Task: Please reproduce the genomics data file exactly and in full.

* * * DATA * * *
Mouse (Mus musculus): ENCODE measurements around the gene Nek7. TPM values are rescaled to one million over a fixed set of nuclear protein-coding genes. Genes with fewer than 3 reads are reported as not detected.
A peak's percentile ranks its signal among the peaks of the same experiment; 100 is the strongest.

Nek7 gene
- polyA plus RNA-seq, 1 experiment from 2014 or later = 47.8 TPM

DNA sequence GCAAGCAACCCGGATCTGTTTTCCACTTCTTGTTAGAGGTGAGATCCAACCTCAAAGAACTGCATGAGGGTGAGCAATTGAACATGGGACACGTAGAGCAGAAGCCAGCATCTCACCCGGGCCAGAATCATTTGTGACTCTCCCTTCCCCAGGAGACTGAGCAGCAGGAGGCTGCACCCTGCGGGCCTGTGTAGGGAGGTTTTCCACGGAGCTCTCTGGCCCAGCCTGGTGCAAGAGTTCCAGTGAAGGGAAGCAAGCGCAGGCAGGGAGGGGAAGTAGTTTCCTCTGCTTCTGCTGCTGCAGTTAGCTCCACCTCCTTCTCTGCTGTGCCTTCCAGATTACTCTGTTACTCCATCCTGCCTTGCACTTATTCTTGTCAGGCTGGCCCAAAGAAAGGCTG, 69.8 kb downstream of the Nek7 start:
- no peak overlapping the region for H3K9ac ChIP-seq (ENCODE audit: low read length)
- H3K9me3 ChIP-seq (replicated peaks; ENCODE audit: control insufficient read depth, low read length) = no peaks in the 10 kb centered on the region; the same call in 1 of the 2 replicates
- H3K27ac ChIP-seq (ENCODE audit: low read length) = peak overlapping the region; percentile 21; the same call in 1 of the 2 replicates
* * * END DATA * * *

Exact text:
Mouse (Mus musculus): ENCODE measurements around the gene Nek7. TPM values are rescaled to one million over a fixed set of nuclear protein-coding genes. Genes with fewer than 3 reads are reported as not detected.
A peak's percentile ranks its signal among the peaks of the same experiment; 100 is the strongest.

Nek7 gene
- polyA plus RNA-seq, 1 experiment from 2014 or later = 47.8 TPM

DNA sequence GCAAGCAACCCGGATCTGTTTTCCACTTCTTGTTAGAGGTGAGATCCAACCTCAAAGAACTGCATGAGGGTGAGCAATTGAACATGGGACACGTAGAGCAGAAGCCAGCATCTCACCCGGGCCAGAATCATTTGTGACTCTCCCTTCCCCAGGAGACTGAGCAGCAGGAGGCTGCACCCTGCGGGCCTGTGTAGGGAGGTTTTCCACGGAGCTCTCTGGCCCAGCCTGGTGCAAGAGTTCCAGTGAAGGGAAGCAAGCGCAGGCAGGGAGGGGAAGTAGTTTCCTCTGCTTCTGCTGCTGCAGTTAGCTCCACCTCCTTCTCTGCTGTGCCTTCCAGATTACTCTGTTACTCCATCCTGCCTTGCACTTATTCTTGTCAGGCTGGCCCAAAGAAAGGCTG, 69.8 kb downstream of the Nek7 start:
- no peak overlapping the region for H3K9ac ChIP-seq (ENCODE audit: low read length)
- H3K9me3 ChIP-seq (replicated peaks; ENCODE audit: control insufficient read depth, low read length) = no peaks in the 10 kb centered on the region; the same call in 1 of the 2 replicates
- H3K27ac ChIP-seq (ENCODE audit: low read length) = peak overlapping the region; percentile 21; the same call in 1 of the 2 replicates